The more I read, the more I think about the question that a lot of us were asked as a kid: If you could have a dinner with 10 people, who would you choose? You know the one—where people always picked Jesus and Gandhi. With reading, you're able to have that dinner over and over and over, depending on what books you choose.
— As told to M Healey
The Colossus of Maroussi
By Henry Miller
This book—an account of Miller's time in Greece just before World War II—saved me when I was working in a place I didn't care for and I couldn't leave. I was stuck indoors for two and a half months, but when I got hold of this, I suddenly got to leave. I went on a trip, found myself walking every step with Miller. What I appreciated most about it was his descriptions of meeting people and traveling with them for a short period of time; I'd had that experience in Europe when I was 18. I also loved the physicality of his writing. He conjures the primitiveness of his exchanges with the Greeks. It was then that he realized we don't have to present ourselves as something we're trying to be; we can be as we are, and we'll find a connection with others so long as we don't force it.
The Cinnamon Peeler
By Michael Ondaatje
I read certain poets when I was younger, and I look back and think, "Oh, that was my Bukowski phase, my Rimbaud phase." Ondaatje's poems, though, resonate through an entire life. I find that, in different moments, I pick up his work and there's another line or another poem that will hit me as it never did before. And one that once meant so much will turn into confetti again. His poetry takes you into everyday life through colorful wings and cotton ball dreams, until you land back on the pavement of reality.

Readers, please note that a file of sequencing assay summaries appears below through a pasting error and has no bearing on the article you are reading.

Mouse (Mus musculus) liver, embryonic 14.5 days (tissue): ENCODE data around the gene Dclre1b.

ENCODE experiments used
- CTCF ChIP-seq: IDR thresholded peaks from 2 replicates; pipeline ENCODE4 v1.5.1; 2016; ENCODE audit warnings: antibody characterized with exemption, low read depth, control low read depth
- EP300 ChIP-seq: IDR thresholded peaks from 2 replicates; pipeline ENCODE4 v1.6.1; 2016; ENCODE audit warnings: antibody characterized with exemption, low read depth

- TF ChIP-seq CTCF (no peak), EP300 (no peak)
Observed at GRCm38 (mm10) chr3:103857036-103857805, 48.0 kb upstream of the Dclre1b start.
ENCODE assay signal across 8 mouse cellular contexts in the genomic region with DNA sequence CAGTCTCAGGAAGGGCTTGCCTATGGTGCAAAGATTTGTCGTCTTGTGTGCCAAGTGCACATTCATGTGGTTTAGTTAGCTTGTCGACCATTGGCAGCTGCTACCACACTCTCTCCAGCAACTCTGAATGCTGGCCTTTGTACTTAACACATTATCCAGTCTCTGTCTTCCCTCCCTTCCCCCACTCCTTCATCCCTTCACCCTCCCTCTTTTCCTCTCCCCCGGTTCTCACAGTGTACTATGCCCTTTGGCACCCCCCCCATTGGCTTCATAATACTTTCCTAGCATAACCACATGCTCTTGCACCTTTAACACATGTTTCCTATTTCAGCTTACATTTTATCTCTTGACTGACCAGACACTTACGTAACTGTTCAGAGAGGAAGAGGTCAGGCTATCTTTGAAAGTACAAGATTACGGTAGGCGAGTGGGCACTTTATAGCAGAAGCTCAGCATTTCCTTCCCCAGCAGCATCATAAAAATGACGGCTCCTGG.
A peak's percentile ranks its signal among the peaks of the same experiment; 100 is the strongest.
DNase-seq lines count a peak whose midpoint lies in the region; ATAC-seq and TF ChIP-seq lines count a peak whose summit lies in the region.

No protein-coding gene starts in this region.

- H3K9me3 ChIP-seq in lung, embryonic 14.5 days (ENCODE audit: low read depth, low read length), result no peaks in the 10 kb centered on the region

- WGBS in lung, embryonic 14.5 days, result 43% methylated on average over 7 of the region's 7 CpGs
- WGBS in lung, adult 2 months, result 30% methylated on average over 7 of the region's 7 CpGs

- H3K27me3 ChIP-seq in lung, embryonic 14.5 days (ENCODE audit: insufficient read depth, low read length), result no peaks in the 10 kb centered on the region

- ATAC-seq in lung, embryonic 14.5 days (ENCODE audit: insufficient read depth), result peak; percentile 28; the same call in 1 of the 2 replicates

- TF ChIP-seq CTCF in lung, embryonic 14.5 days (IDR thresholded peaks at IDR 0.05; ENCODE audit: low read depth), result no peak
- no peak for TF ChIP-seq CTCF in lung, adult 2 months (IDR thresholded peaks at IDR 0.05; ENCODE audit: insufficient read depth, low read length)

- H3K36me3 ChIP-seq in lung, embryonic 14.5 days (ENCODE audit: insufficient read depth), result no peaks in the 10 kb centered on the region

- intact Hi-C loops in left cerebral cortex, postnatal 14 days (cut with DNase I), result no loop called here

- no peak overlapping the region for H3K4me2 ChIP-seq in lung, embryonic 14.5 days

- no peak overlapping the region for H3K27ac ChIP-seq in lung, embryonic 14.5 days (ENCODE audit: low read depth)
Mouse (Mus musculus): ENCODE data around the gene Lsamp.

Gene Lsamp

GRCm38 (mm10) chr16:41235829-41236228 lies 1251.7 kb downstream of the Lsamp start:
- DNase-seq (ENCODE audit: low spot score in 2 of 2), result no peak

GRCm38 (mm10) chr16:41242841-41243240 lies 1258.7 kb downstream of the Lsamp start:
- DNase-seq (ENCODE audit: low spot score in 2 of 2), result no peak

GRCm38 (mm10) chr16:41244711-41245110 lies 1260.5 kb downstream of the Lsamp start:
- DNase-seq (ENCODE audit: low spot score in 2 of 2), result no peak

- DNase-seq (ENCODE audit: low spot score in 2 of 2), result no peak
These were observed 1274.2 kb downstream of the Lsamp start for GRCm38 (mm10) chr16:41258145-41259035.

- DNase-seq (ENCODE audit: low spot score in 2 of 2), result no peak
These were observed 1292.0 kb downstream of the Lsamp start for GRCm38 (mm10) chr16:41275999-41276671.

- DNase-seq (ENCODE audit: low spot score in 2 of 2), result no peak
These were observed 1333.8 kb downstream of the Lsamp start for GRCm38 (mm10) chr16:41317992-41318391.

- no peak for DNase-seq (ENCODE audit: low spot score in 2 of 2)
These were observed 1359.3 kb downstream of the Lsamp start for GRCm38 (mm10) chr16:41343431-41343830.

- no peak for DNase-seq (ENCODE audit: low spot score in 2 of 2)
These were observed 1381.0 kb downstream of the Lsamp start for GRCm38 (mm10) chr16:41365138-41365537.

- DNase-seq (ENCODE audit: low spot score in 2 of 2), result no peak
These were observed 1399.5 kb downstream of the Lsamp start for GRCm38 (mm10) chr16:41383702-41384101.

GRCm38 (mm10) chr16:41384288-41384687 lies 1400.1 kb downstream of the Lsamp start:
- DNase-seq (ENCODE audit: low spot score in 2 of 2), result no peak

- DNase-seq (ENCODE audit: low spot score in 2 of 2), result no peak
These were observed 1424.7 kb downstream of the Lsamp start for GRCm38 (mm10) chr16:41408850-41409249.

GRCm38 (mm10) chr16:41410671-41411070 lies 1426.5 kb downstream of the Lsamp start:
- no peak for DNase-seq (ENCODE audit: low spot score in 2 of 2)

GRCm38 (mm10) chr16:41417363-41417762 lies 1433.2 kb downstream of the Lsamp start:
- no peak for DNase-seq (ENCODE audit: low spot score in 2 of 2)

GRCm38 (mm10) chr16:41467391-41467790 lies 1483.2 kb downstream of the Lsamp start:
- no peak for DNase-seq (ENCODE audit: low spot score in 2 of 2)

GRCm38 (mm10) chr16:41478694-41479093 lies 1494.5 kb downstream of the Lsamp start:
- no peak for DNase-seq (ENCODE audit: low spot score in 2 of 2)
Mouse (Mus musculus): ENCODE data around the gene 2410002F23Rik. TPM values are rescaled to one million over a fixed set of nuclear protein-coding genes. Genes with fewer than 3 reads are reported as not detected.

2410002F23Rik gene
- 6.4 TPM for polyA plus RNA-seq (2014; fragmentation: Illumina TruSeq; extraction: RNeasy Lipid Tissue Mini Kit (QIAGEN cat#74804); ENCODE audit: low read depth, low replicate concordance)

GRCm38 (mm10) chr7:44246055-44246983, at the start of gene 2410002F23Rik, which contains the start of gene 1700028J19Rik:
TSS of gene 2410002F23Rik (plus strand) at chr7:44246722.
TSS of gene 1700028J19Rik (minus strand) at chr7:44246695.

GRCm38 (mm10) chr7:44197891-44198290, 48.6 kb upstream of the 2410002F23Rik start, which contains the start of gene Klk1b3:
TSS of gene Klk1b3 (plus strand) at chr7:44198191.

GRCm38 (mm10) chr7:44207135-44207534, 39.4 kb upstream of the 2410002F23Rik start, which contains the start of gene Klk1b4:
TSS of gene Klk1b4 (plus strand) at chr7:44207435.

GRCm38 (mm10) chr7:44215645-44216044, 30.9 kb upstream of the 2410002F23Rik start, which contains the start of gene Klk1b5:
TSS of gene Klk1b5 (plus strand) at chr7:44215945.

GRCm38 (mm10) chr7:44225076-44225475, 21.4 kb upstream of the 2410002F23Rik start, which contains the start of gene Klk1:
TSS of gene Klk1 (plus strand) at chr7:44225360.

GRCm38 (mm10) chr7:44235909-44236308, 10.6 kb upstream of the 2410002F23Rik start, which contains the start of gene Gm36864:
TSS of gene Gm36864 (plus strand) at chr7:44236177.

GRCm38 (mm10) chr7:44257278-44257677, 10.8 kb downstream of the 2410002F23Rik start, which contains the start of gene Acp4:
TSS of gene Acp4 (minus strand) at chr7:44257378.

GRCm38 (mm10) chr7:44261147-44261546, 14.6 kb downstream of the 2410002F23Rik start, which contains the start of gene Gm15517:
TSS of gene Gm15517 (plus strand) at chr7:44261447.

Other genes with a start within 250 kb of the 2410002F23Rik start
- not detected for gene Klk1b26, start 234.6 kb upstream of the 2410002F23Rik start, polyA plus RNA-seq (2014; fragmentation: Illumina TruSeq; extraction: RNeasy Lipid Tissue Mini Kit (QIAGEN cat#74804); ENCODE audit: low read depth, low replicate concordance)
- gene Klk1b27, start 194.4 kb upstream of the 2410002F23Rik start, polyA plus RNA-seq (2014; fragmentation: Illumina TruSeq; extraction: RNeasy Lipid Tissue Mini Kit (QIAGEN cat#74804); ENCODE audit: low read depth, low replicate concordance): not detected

A People's History of the United States
By Howard Zinn
I've known Howard for a long time—right now I'm producing a 15-hour educational series with him and Chris Moore, Anthony Arnove, and Matt Damon called The People Speak, which is based on our trips across the country, reading from the book. We've gotten amazing people to do songs and speeches, from Eddie Vedder to Sean Penn to Viggo Mortensen. I think it's an incredibly rebellious book, because it's from the point of view of the citizens and victims. I was appalled to learn of the atrocities committed and allowed by our country throughout history. For instance, you hear about slavery, and yes, you feel you have a good perspective on what it was, but then you read this and realize that you didn't know that one-third of the people who were transported from Africa actually died on the ships. This is the most empowering book I've ever read. In fact, the reason I picked the school my girls go to is that it teaches A People's History.
Haroun and the Sea of Stories
By Salman Rushdie
Rushdie wrote this fable when his young son asked him, "Why don't you write something I can read?" I've always liked stories that are told from the point of view of children—that capture their sense of discovery. This book is saturated with the boundless, childlike imagination of its author. The descriptions of sea creatures called Plentimaw Fish and how they swallow old, worn-out stories, churn them in their stomachs, and then regurgitate newly woven ones has stayed with me.
The Executioner's Song
By Norman Mailer
I remember that my mind and emotions were thrown all over the room the first time I read this book, and I still feel haunted whenever I think of it. I became so emotionally caught up in the story of Gary Gilmore, who was convicted of murder in the 1970s and sentenced to death. Mailer gives you the story of the guy from moment to moment. Gilmore knew that he'd done a horrendous deed, but he felt that the judicial system was not living up to what it espouses. He forbade his lawyers to appeal and forced the state of Utah to execute him. He basically said, "Why don't you say what you're going to do and do it?" I felt this great fluctuation between loving his principles and hating the man.
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